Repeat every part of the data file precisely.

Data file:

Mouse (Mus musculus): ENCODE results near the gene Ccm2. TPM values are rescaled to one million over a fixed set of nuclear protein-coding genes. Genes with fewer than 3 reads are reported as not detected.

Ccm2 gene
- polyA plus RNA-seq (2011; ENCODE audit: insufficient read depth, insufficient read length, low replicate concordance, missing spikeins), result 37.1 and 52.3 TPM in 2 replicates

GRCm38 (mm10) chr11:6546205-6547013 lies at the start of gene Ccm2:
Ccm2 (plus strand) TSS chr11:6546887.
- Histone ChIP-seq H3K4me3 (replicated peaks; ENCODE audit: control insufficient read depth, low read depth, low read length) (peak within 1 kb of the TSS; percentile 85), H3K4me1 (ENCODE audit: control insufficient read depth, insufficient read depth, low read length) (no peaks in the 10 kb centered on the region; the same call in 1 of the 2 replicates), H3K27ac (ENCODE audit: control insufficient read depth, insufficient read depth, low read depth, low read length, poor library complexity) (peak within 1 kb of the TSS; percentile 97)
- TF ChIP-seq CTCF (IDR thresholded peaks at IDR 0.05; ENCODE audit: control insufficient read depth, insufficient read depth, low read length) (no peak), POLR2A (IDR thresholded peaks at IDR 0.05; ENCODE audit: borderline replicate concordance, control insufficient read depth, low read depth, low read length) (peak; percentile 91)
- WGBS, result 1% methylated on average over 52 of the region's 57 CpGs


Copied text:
Mouse (Mus musculus): ENCODE results near the gene Ccm2. TPM values are rescaled to one million over a fixed set of nuclear protein-coding genes. Genes with fewer than 3 reads are reported as not detected.

Ccm2 gene
- polyA plus RNA-seq (2011; ENCODE audit: insufficient read depth, insufficient read length, low replicate concordance, missing spikeins), result 37.1 and 52.3 TPM in 2 replicates

GRCm38 (mm10) chr11:6546205-6547013 lies at the start of gene Ccm2:
Ccm2 (plus strand) TSS chr11:6546887.
- Histone ChIP-seq H3K4me3 (replicated peaks; ENCODE audit: control insufficient read depth, low read depth, low read length) (peak within 1 kb of the TSS; percentile 85), H3K4me1 (ENCODE audit: control insufficient read depth, insufficient read depth, low read length) (no peaks in the 10 kb centered on the region; the same call in 1 of the 2 replicates), H3K27ac (ENCODE audit: control insufficient read depth, insufficient read depth, low read depth, low read length, poor library complexity) (peak within 1 kb of the TSS; percentile 97)
- TF ChIP-seq CTCF (IDR thresholded peaks at IDR 0.05; ENCODE audit: control insufficient read depth, insufficient read depth, low read length) (no peak), POLR2A (IDR thresholded peaks at IDR 0.05; ENCODE audit: borderline replicate concordance, control insufficient read depth, low read depth, low read length) (peak; percentile 91)
- WGBS, result 1% methylated on average over 52 of the region's 57 CpGs